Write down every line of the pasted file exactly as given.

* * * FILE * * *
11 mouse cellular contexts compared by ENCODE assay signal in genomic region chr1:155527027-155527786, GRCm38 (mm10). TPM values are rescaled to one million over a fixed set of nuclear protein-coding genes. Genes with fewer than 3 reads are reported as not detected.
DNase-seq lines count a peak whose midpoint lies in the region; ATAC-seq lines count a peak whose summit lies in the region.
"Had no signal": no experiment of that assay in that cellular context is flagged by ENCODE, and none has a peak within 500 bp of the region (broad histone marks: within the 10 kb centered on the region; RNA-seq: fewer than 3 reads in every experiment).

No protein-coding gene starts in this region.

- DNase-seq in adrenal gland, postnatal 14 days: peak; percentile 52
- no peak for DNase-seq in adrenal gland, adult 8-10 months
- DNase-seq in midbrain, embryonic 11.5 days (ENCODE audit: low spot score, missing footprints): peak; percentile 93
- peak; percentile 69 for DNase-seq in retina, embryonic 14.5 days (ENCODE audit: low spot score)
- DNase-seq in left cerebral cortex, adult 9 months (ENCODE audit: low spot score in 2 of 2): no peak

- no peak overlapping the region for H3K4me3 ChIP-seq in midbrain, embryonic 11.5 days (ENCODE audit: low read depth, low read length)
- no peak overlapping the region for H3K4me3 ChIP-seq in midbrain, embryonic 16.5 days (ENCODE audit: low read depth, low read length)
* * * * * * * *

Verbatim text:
11 mouse cellular contexts compared by ENCODE assay signal in genomic region chr1:155527027-155527786, GRCm38 (mm10). TPM values are rescaled to one million over a fixed set of nuclear protein-coding genes. Genes with fewer than 3 reads are reported as not detected.
DNase-seq lines count a peak whose midpoint lies in the region; ATAC-seq lines count a peak whose summit lies in the region.
"Had no signal": no experiment of that assay in that cellular context is flagged by ENCODE, and none has a peak within 500 bp of the region (broad histone marks: within the 10 kb centered on the region; RNA-seq: fewer than 3 reads in every experiment).

No protein-coding gene starts in this region.

- DNase-seq in adrenal gland, postnatal 14 days: peak; percentile 52
- no peak for DNase-seq in adrenal gland, adult 8-10 months
- DNase-seq in midbrain, embryonic 11.5 days (ENCODE audit: low spot score, missing footprints): peak; percentile 93
- peak; percentile 69 for DNase-seq in retina, embryonic 14.5 days (ENCODE audit: low spot score)
- DNase-seq in left cerebral cortex, adult 9 months (ENCODE audit: low spot score in 2 of 2): no peak

- no peak overlapping the region for H3K4me3 ChIP-seq in midbrain, embryonic 11.5 days (ENCODE audit: low read depth, low read length)
- no peak overlapping the region for H3K4me3 ChIP-seq in midbrain, embryonic 16.5 days (ENCODE audit: low read depth, low read length)